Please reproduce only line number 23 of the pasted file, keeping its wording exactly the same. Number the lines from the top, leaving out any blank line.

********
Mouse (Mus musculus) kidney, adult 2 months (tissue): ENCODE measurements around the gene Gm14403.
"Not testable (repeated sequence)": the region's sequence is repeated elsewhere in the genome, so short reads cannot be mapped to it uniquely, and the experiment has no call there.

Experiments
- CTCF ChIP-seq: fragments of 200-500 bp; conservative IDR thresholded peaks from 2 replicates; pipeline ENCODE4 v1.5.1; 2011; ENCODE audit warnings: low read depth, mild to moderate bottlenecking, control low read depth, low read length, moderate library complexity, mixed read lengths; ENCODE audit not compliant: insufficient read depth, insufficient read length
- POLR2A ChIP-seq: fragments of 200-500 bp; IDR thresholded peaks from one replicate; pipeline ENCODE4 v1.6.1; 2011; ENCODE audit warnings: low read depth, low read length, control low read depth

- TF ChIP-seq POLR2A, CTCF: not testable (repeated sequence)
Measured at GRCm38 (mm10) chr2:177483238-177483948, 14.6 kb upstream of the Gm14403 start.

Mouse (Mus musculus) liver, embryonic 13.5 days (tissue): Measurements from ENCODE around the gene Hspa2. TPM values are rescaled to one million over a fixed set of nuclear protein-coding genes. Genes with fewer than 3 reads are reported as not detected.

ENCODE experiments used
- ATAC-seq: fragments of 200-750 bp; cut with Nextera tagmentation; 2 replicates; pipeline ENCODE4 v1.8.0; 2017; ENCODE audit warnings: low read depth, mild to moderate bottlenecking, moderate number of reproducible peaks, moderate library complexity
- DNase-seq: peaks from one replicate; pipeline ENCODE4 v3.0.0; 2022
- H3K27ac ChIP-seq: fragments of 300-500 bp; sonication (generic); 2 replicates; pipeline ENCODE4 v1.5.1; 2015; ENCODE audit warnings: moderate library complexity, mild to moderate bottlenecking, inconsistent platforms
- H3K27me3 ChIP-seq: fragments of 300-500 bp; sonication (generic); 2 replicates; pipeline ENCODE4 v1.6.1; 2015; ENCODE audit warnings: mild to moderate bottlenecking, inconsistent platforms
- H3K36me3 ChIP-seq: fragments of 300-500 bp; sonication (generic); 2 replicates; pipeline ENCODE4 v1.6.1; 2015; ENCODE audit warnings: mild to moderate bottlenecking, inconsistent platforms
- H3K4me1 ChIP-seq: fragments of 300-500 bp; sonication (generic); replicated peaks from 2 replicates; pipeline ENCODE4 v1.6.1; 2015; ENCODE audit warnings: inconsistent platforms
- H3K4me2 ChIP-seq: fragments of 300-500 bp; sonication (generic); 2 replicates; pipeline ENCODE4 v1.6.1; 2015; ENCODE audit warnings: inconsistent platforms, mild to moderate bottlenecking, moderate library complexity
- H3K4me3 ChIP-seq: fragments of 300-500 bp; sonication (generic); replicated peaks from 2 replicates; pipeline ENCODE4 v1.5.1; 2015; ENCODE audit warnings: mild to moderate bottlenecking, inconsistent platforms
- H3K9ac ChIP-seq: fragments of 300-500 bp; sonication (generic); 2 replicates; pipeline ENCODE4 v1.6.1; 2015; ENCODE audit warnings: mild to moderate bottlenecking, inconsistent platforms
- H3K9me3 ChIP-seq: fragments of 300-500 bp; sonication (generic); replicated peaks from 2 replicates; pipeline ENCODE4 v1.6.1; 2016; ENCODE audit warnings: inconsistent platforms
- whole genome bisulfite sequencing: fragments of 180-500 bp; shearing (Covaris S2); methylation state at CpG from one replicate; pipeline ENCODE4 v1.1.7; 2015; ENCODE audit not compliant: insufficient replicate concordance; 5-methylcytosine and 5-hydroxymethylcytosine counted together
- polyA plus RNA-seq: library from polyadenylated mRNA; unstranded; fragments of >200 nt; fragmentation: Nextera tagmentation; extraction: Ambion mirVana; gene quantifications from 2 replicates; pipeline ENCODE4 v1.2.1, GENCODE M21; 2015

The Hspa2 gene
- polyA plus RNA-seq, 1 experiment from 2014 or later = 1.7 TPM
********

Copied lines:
- polyA plus RNA-seq, 1 experiment from 2014 or later = 1.7 TPM